Crystal delirium: the delirium of believing itself to be very fragile
Throughout history there have been a lot of diseases that have caused great harm and harm to humanity and over time have ended up disappearing. This is the case of the black plague or the so-called Spanish flu. But not only has it happened with medical illnesses, but there have also been psychic sufferings typical of a specific historical period or stage. An example of this is the so-called glass delirium or crystal illusion , an alteration of which we are going to talk throughout this article.
- Related article: "Delusions: what they are, types and differences with hallucinations"
The delirium or illusion of crystal: symptoms
It receives the name delirium or illusion of crystal a typical and highly frequent mental disorder of the Middle Ages and the Renaissance which is characterized by the presence of the delirious belief of being crystal , having the own body the properties of this one and especially its fragility.
In this sense, it was maintained in a fixed, persistent, unmodifiable manner despite the presence of contrary evidence and without social consensus that the body itself was crystal, tremendously fragile and easy to break.
This belief went hand in hand with a high level of panic and dread, practically phobic, to the idea of breaking or breaking at the slightest blow , being frequent the adoption of attitudes like avoiding all physical contact with others, moving away from furniture and corners, standing defecating to avoid breaking or tying pillows and using reinforced attires with them to avoid possible damage when sitting or moving.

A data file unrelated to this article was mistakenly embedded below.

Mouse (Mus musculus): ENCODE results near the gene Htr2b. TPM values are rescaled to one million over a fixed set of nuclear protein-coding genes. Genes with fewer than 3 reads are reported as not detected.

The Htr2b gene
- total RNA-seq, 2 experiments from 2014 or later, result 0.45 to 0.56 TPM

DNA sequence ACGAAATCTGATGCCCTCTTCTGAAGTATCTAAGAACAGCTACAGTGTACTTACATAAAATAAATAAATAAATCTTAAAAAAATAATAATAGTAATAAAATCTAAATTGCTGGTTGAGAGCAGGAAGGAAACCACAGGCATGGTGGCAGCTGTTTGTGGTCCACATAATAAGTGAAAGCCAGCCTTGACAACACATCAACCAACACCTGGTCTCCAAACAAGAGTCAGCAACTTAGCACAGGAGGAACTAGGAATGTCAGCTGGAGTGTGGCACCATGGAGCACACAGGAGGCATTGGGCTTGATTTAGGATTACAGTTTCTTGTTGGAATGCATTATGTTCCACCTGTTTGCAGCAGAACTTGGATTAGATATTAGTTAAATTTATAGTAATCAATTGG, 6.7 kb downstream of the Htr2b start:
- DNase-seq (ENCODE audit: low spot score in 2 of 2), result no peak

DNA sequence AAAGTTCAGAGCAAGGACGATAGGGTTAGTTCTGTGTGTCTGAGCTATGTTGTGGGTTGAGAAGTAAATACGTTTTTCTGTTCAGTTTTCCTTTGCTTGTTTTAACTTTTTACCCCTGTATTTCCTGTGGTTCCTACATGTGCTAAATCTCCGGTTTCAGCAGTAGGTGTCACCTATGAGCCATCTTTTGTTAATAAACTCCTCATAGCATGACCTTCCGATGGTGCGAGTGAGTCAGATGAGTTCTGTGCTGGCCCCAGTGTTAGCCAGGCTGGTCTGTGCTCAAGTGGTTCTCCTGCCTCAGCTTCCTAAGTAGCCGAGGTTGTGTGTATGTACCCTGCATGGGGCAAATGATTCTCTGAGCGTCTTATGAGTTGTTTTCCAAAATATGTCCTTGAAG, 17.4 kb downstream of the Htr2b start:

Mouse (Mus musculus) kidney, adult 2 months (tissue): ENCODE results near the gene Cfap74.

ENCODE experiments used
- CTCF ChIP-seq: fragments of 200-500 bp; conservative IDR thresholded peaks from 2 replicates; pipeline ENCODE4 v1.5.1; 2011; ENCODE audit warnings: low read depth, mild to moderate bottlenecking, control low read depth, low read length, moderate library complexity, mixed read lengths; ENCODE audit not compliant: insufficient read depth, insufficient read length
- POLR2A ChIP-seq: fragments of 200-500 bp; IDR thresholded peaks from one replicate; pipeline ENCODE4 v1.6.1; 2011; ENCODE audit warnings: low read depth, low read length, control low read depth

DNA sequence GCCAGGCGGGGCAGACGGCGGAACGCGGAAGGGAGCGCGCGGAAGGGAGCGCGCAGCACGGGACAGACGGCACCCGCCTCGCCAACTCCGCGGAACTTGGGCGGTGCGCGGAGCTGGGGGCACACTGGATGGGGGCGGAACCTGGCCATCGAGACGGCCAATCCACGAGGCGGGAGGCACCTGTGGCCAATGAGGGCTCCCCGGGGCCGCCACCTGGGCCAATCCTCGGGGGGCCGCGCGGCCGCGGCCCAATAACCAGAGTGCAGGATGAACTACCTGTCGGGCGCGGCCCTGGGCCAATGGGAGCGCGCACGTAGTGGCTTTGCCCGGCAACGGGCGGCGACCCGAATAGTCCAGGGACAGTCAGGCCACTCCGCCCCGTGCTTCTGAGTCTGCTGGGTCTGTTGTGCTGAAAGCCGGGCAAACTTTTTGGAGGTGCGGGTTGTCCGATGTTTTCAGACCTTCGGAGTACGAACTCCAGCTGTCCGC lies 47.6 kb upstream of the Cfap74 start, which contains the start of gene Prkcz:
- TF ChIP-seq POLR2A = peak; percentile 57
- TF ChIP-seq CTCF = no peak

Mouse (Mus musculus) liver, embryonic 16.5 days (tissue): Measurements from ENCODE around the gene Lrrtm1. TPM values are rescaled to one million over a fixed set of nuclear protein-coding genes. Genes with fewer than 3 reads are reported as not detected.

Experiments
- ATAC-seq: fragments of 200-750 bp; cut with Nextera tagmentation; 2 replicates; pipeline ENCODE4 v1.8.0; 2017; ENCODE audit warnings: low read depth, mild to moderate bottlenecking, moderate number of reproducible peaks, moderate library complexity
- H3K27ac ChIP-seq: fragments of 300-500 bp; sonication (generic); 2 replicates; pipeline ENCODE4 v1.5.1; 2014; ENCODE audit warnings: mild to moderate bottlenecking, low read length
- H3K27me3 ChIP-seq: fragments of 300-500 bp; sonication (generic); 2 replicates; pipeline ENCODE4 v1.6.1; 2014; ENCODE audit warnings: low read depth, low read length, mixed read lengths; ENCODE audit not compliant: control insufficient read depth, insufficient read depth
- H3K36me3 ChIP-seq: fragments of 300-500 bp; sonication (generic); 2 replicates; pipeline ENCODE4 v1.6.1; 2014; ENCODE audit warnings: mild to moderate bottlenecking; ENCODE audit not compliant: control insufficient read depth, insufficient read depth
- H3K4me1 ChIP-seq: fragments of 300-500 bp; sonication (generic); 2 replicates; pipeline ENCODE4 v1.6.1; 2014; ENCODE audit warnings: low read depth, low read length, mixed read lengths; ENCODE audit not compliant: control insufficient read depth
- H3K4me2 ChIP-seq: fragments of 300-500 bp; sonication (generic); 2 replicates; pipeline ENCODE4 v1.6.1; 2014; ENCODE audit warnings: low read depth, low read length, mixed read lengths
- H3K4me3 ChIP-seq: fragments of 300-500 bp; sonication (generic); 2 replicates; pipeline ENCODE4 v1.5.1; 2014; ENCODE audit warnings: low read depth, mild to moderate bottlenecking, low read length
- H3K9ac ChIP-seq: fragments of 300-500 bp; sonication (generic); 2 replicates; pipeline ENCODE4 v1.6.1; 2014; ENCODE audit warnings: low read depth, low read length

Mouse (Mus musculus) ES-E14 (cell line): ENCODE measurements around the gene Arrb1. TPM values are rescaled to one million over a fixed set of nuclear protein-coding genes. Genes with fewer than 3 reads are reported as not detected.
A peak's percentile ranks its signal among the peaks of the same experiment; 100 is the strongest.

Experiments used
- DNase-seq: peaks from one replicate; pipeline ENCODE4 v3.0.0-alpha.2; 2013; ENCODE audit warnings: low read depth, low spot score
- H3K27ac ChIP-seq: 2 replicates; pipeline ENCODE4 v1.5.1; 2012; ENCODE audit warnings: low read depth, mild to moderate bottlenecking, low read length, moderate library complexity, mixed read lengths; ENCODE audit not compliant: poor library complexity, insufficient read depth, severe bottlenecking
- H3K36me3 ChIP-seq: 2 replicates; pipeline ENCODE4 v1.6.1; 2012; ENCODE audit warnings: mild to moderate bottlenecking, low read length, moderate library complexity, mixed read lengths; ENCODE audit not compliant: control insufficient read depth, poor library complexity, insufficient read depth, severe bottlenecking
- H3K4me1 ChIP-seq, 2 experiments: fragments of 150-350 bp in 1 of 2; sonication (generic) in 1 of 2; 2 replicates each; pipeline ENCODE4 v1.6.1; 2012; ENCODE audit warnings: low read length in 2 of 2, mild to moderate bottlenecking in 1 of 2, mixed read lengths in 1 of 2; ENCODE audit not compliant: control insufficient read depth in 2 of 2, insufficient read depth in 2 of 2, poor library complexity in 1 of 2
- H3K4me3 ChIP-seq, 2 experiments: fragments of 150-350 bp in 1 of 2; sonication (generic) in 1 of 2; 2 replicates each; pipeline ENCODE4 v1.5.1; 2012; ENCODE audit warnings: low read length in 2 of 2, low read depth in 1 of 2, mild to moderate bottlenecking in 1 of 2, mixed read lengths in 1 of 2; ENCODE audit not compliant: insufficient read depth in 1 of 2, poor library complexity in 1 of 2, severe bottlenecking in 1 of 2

The disorder in question may include the feeling that the whole body is crystal or include only specific parts, such as limbs. In some cases it was even considered that the internal organs were crystal, being the psychic suffering and fear of these people very high.
- Maybe you're interested: "The 12 most curious and striking types of delusions"
A common phenomenon in the middle ages
As we said this disorder appeared in the Middle Ages, a historical stage in which the glass began to be used in elements such as stained glass or the first lenses.
One of the oldest and best-known cases is that of the French monarch Charles VI , nicknamed "the beloved" (since he apparently fought against the corruption introduced by his regents) but also "the madman" because he ended up suffering from various psychiatric problems, among which are psychotic episodes (ending up with the life of one) of his courtiers) and being among them the crystal delirium. The monarch was dressed in a clothing lined to avoid damage to possible falls and remained motionless for long hours.
It was also the upheaval of Princess Alexandra Amelie of Bavaria , and of many other nobles and citizens (usually of the upper classes). Also the composer Chaikovski manifested symptoms that make think about this upheaval, fearing that its head fell to the ground while it directed the orchestra and it was broken and even holding it physically to avoid it.
In fact it was a condition so frequent that even René Descartes made mention of it in one of his works and it is even the affection suffered by one of the characters of Miguel de Cervantes in his "Licentiate Vidriera".